Incest is one of the cruelest forms of sexual abuse meted out to young girls by their fathers either biological or adopted.

Yet due to culture and traditional norms which regards such despicable act as a taboo, perpetrators are often left off the hook and victims live with the emotional scar and trauma for years unending. 

Many young girls have become victims of incest. In many of the cases the poor victims are young girls who have no idea of what sex even means but they are lured by their father into it. For some of them, it appears like a transactional sex as their fathers perpetrate the act in exchange of something. 

 Often, victims have disclosed that their fathers threatened not to take care of them or provide for their needs if they do not agree to the act. 

 Apart from the victims who live with the pain and emotions of incest, some mothers also live with the scar on their conscience, the inability to protect their children from such devastating acts through their inactions is another thing. 

Such is the story of Ashie (not her real name) a 28 year old who is cohabiting with a 29 year old mason at Nyamekrom, a suburb of Koforidua. She had chanced on her partner having sex with her 13 year old daughter who is his stepdaughter, painfully she has kept quiet just for peace to prevail. 

“I have not taken any action because I live in his room, he feeds me, and my daughter too. If I report him and he is arrested, where will I go? It is a scar on my conscience,” Ashie said sadly in an interview with GNA. 

 Ashie was a victim of sexual violence, which led to her pregnancy at 15 when she was hawking at a lorry station. Even though they are not married, this man provides shelter, food and clothing for her and her daughter. For her, ignoring the act was a matter of survival. 

 The Criminal Offences Act 1960 (Act29) makes provision for the offence. It says, “A sexual intercourse will amount to incest where a male of 16 years or more has sexual intercourse with a female whom he knows to be his granddaughter, daughter, sister, mother or grandmother”. 

 Between January and June this year, the Ghana News Agency reported not less than 15 incest cases where fathers have been nabbed by the Police or being hunted for. Often, the incest cases involve fathers and their daughters who are at the teen ages.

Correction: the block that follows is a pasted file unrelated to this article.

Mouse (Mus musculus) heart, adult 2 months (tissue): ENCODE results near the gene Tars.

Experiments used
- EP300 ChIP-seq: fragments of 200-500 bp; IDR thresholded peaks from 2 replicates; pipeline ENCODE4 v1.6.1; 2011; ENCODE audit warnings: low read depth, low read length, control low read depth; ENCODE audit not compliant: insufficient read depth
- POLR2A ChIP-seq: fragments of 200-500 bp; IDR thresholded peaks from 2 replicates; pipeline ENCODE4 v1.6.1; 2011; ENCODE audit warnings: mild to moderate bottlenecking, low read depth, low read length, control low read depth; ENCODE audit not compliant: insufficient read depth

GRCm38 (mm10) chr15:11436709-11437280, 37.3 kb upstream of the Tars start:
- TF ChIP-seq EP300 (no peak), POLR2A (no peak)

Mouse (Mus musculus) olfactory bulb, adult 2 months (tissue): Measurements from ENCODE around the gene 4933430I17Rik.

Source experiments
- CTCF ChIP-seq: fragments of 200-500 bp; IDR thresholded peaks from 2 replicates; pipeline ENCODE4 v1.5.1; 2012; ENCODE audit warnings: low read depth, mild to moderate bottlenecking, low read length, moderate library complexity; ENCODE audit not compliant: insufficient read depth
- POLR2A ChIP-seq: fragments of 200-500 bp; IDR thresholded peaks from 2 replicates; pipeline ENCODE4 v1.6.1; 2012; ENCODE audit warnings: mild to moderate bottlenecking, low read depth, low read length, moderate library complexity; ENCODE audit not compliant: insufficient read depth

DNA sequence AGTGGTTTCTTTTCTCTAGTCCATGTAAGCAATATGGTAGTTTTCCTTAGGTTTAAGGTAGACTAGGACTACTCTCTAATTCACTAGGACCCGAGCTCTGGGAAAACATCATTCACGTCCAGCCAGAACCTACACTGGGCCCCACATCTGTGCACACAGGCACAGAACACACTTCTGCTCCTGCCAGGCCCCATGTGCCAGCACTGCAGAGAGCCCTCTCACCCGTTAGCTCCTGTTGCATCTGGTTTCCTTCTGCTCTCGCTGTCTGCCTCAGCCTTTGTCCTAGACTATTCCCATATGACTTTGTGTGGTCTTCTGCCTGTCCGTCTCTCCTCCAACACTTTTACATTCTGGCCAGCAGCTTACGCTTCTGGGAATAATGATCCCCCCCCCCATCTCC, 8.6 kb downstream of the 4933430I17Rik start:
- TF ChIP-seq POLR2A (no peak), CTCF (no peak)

The reported stories included a 14-year-old girl who had accused her father of sexual abuse in Tamale in February, in the northern part of Ghana. A 52-year-old father jailed for 15 years for sleeping with his 14-year old daughter in Accra in April, and a 64-year-old father arrested for sexually abusing his 14-year-old daughter in the Central region in May of this year. 

 Only few incest cases are recorded between young men sleeping with their mothers, aunties, or mothers-in-law. Unfortunately, mothers refuse to report their husbands or fiancés who indulge in this act and experts say the reported cases are less than one percent of the situation on the ground. 

 In another instance, a court of jurisdiction sentenced a 31-year-old civil servant to 20 years, imprisonment for incest and defilement. He had been sleeping with his daughter since age 14, he had cited spiritual direction and protection to coerce his daughter to give in to his request. After a long while she gathered the courage and confided in her school chaplain when she gained admission to a secondary school. 

The act went on unabated until one day when her father physically assaulted her for not giving in to his demand. Neighbours reported the assault and that was when she spilled the beans. The father was jailed but the victim feels guilty for what has befallen her father and is very bitter about her grandmother. 

 “My father put behind bars is a huge burden on me. People think I have brought shame to the family, but I am so disappointed and feel bitter that nobody helped me including the school chaplain I confided in and my own grandmother,” she said  

There is another case of a teacher who noticed a change in one of the brilliant girls in his class. Her self-confidence and performance started dropping, and after engaging the girl she confided in him that her father was sleeping with her anytime her mother travelled. He only sympathized with her because incest was too big a deal by the Ghanaian traditional setting for a stranger to start a criminal process.